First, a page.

According to a recent post on his Facebook page by his family, Dennis Banks passed away at 10:10 pm on October 29, 2017 amidst family, friends and traditional song.

Our father Dennis J. Banks started his journey to the spirit world at 10:10 pm on October 29, 2017. As he took his last breaths, Minoh sang him four songs for his journey. All the family who were present prayed over him and said our individual goodbyes. Then we proudly sang him the AIM song as his final send off. Our father will be laid to rest in his home community of Leech Lake, MN. Presiding over traditional services will be Terry Nelson. We welcome all who would like to pay respects. As soon as arrangements are finalized, we will post details.Still Humbly Yours, The children and grandchildren of Nowacumig.”

In response to the announcement of his death, Facebook and Twitter have already been flooded with comments.

Lonn Duncan condolences to the family, our hearts, thoughts and prayers always. rest in peace brother. a true and great warrior.

Michael Mitchell Condolences to your family. A great leader to all Indigenous peoples.

Dennis Banks (Leech Lake Reservation, Minnesota Ojibwa / Anishinabe) is well-known for his role in co-founding the American Indian Movement (AIM) alongside George Mitchell and Clyde Bellecourt.

Banks is also infamous for his interactions with fellow AIM activist Russell Means at the Wounded Knee occupation. At the Wounded Knee uprising, federal agents fought against Native occupiers for 71 days resulting in the loss of life of two tribal members and serious wounds to a federal agent.

Means and Banks were charged in 1974 for their participation in the occupation, however, a judge in federal court threw out the charges on the grounds of federal misconduct.

On April 12, 2012, Banks received a Living Legends Award in Washington D.C. for his ‘contributions as a co-founder of the American Indian Movement and his ‘commitment to the well being of the American Indian community.’

As a teacher, Dennis Banks taught at Deganawida Quetzecoatl University in the 80’s but later was incarcerated for 1973 charges at the infamous ‘Custer riot.’ After an 18-month term, Banks continued to work for the rights of Native people both as a drug and alcohol counselor on the Pine Ridge Reservation and as an activist fighting for Native gravesite protections and repatriation, and legislation to protect these sites.

In 1978, Banks initiated “The Longest Walk” a traditional and spiritual journey from San Francisco to Washington DC. Aspects of the longest walk are still celebrated annually.

In addition to his activism, Dennis Banks acted in movies such as War Party (1988), The Last of the Mohicans (1992), Thunderheart (1992), and Older Than America (2008). As a musician he released Still Strong (1993) and teamed up with Peter Gabriel on Les Musiques du Monde and with Golden Globe and Grammy Award-winning artist Kitaro on the CD Let Mother Earth Speak.

He also got into politics and in August 2016, Banks was the vice presidential nominee on the Peace and Freedom Party, a socialist political party with ballot access in California with presidential nominee Gloria La Riva.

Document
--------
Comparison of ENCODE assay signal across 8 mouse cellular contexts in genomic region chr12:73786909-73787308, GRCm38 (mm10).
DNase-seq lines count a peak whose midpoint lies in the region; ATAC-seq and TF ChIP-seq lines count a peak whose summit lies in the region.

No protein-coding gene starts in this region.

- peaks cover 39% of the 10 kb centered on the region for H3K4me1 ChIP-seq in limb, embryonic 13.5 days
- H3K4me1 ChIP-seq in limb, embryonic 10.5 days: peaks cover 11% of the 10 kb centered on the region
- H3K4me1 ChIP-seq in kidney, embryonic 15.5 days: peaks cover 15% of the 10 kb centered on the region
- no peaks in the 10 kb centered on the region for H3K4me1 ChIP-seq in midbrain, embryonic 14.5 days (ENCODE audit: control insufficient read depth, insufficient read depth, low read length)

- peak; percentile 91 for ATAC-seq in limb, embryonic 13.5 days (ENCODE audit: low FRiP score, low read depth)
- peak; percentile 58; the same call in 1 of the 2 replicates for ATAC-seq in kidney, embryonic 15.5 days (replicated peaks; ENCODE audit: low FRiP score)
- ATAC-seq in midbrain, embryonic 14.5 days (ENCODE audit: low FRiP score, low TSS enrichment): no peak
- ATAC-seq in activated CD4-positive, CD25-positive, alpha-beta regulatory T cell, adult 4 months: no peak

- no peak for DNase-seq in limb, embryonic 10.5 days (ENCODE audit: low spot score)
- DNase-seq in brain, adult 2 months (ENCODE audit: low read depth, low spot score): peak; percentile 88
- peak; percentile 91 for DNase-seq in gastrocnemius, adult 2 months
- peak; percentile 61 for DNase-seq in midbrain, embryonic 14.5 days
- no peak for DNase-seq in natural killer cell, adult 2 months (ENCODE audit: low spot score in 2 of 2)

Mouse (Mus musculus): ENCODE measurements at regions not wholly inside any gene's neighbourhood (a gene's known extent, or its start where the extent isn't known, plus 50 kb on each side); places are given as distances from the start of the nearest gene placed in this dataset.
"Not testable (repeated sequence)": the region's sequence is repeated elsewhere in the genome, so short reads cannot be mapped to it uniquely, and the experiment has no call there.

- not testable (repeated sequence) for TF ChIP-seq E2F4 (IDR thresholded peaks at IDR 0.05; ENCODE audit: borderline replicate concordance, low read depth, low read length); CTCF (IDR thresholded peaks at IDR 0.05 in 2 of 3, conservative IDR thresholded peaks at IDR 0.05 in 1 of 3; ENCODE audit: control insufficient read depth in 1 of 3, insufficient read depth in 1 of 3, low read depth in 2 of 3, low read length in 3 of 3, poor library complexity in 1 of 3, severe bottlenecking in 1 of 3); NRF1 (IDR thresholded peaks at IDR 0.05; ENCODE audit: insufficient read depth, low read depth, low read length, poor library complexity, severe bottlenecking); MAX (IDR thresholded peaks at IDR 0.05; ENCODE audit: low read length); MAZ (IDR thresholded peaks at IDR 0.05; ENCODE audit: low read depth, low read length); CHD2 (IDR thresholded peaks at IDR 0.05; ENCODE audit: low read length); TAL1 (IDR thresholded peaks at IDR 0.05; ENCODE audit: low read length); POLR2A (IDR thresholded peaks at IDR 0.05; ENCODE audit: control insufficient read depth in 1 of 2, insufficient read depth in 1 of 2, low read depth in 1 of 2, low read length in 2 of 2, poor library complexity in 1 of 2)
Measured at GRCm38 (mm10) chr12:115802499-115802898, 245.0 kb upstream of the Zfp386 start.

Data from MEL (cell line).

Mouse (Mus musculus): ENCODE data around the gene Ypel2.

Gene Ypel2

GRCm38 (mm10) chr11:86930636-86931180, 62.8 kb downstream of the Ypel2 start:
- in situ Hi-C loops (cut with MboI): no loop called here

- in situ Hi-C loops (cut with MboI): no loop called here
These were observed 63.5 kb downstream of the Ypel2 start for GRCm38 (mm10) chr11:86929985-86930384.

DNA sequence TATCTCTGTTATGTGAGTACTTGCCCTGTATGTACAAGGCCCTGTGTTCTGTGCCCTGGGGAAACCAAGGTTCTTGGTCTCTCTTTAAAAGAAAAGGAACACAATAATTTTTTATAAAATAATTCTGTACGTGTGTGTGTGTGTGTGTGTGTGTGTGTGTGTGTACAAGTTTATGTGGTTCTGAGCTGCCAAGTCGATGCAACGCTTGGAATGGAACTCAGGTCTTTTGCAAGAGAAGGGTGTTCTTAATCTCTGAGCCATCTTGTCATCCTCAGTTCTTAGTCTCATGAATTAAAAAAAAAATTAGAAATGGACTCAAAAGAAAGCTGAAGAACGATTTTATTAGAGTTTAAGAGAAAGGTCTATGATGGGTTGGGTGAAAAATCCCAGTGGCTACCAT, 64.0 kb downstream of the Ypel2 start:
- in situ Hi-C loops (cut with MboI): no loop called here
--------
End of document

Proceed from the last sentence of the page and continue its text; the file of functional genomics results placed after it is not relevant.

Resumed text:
As Dennis Banks once told Indian Country Today in a 2013 interview, there will always be a place for activism and change.

“There’s always going to be a need for change whether it’s the American Indian Movement or Idle No More. Whether it’s now or 10 years from now, we’re always going to need those people to go out and confront the issues and take a stand even if we all become doctors and lawyers and senators and congressmen, even if we all become millionaires. There will still be a need to tell America that there are some very important contracts that were made in the 1700s and 1800s that deal with our land.”

The family has stated Dennis Banks will be buried in Leech Lake, Minnesota with traditional services.

Vincent Schilling is on Twitter – @VinceSchilling

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8 Myths and Atrocities About Christopher Columbus and Columbus Day

On the second Monday of October each year, Native Americans cringe at the thought of honoring Christopher Columbus, a man who committed atrocities against Indigenous Peoples.

Columbus Day was conceived by the Knights of Columbus, a Catholic Fraternal organization, in the 1930s because they wanted a Catholic hero. After President Franklin D. Roosevelt signed the day into law as a federal holiday in 1937, the rest has been history.

In an attempt to further thwart the celebration of this “holiday,” we at ICTMN have outlined eight misnomers and bloody, greedy, sexually perverse and horrendous atrocities committed by Columbus and his men.

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FULL BIBLIOGRAPHY AND SOURCES  USED FOR THIS ARTICLE HERE – Christopher Columbus’s Top Atrocities: The Annotated List 

On the Way—Christopher Columbus Stole a Sailor’s Reward

After obtaining funding for his explorations to reach Asia from the seizure and sale of properties from Spanish Jews and Muslims by order of King Ferdinand and Queen Isabella, Columbus headed out to explore a new world with money and ships.

Brimming with the excitement of discovering new land, Columbus offered a reward of 10,000 maravedis or about $540 (a sailor’s yearly salary) for the first person to discover such land. Though another sailor saw the land in October 1492, Columbus retracted the reward he had previously offered because he claimed he had seen a dim light in the west.